Wellbeing Budget 2021

Securing
Our Recovery

Healthy and affordable housing

Housing underpins many elements that can affect a person's wellbeing and continues to be a major focus for the Government in Budget 2021. Affordability of housing, the state of our housing stock and security and cost of tenure can all influence a person’s physical and mental health. Strategic investments in the housing sector will also support the COVID-19 recovery, by creating construction jobs and laying the foundations for a more sustainable housing market.

Through this Wellbeing Budget, we are investing to help ensure that every New Zealander has a warm, safe and dry home. This funding aims to lay the foundations for long-term strategic solutions to the housing crisis, while also addressing specific areas of immediate concern. Budget 2021 housing investments include:

  • the $3.8 billion Housing Acceleration Fund, funded from the CRRF, which will increase the supply of houses by funding the necessary services and infrastructure that currently pose barriers to development. Accelerating the pace and scale of construction will increase the supply of houses available and further longer-term progress towards a housing market that is accessible to all
  • $380 million for Māori housing solutions, including building new houses in areas with high rates of Māori housing deprivation, repairs for existing housing and increasing capacity and capability for iwi, hapū and other Māori housing providers.

Alongside broader work on supply and affordability across the housing market, the Government is focused on ensuring that renters have access to homes that are warm, dry and safe. Budget 2021 complements significant legislative achievements by providing funding to support the implementation of changes to healthy homes standards and Residential Tenancy Act Amendments 2020. This includes:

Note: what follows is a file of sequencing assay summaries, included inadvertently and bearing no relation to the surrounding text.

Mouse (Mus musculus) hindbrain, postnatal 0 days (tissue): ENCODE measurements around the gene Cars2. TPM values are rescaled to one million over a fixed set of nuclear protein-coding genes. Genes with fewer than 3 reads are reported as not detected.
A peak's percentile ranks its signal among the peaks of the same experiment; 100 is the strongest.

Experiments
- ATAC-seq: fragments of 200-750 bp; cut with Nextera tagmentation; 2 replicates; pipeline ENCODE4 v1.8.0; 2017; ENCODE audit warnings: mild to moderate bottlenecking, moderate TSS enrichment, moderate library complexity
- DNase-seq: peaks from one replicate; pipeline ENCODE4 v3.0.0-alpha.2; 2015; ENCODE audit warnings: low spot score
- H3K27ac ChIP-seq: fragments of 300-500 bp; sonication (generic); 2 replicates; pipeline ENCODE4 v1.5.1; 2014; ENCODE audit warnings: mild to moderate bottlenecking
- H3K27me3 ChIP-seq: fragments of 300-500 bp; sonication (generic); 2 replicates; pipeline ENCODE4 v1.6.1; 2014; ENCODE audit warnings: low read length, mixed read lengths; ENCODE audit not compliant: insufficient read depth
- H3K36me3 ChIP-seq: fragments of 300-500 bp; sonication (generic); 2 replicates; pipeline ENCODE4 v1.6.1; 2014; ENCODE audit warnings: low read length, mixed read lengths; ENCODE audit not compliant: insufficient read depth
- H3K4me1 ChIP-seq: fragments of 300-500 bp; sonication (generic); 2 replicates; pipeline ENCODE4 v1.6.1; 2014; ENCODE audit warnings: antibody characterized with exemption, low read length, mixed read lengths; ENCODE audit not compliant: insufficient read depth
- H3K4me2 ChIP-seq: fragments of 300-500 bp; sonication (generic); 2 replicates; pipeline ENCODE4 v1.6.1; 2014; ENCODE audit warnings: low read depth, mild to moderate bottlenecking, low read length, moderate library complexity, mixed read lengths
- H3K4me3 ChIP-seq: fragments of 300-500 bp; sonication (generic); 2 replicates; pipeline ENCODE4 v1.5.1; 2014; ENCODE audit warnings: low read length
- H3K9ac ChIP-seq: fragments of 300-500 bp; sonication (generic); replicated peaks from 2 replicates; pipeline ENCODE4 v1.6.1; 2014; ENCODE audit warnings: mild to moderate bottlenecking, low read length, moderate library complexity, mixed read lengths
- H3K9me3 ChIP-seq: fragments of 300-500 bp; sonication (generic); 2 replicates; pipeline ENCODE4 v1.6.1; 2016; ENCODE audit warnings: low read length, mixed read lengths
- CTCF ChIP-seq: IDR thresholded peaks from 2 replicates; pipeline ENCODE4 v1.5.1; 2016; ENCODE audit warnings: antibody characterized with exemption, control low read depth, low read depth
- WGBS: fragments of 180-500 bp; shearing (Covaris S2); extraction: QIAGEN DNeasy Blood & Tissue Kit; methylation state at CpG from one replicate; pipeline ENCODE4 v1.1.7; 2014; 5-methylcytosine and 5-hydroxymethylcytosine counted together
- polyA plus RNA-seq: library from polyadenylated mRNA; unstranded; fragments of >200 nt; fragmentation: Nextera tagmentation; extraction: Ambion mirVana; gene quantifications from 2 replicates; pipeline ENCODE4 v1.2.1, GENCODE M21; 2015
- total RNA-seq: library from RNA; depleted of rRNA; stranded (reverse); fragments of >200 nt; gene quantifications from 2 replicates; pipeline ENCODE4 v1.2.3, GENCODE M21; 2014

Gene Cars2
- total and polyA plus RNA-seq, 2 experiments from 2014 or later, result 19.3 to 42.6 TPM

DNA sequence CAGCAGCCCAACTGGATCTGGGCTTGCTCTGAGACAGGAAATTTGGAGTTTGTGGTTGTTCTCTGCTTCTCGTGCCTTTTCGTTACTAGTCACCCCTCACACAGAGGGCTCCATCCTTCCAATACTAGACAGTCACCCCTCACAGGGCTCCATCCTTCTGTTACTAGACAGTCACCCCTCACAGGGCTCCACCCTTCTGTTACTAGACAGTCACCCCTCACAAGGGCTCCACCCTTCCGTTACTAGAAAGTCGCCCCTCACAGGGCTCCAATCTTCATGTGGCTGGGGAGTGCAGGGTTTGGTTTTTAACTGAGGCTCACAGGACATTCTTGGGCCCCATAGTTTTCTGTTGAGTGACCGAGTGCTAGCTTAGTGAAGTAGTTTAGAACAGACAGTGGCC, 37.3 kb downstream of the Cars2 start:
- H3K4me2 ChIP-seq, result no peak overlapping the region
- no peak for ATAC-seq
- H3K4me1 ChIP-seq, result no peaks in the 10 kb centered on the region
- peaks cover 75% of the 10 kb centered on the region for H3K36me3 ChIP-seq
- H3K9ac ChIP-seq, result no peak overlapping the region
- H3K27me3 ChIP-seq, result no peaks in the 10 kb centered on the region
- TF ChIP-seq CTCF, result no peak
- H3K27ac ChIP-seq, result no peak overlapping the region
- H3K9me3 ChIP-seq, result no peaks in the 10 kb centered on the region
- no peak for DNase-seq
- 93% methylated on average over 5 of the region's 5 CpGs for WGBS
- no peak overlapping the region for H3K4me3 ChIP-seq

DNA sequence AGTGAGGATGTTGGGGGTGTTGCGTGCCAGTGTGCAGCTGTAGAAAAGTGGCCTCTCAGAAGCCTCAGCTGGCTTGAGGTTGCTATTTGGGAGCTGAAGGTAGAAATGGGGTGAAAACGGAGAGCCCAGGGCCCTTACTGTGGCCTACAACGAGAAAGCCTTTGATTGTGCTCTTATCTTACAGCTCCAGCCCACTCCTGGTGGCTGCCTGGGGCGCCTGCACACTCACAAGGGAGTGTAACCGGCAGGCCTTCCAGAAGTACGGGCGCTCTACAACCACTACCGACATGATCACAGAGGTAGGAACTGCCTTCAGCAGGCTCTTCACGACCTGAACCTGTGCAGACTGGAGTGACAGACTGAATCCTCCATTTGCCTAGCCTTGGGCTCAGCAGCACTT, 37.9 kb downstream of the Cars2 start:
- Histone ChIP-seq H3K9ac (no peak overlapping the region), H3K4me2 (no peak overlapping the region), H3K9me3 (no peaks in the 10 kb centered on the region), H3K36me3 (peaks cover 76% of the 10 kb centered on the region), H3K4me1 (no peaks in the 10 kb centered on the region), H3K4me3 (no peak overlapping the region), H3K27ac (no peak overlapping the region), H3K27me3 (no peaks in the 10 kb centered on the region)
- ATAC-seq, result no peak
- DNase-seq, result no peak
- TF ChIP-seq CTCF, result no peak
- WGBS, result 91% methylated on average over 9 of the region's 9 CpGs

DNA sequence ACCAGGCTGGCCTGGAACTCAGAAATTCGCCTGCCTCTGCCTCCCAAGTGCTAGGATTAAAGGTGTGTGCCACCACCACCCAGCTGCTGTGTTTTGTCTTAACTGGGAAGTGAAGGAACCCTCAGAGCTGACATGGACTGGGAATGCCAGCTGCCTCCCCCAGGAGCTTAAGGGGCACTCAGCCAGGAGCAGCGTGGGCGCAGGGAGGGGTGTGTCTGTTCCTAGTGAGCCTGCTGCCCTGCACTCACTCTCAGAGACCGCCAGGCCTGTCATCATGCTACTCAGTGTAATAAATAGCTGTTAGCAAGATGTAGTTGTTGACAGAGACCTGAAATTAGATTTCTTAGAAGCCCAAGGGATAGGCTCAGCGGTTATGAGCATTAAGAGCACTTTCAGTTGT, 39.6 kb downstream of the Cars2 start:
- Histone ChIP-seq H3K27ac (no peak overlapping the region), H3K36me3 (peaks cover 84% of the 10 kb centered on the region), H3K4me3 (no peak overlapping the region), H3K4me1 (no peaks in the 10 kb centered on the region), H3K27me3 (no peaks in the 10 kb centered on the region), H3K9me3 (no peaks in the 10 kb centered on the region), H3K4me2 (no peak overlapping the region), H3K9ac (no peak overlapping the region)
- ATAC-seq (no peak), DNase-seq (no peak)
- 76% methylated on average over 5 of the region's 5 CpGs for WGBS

• $16 million for proactive investigation and enforcement of the Healthy Homes Standards with the aim of preventing childhood hospitalisations, raising the standards of rental homes, and supporting the most vulnerable tenants.
  • $41 million to maintain critical tenancy services, including timely access to dispute resolution services and processing of bond transactions, successful implementation of tenancy reforms, and proactive monitoring and investigation of rentals to reduce the risk of vulnerable tenants being exposed to harm.
  • $18 million operating and $20 million capital funding to ensure that the IT system used to facilitate residential tenancy bond transactions is stable, secure, and supported. The system replacement will deliver much needed service improvements, improve data quality, and support outcomes across the wider residential tenancy regulatory system.
  • $5 million to support the Tenancy Tribunal to manage increasing demand arising from the Residential Tenancies Amendment Act 2020.
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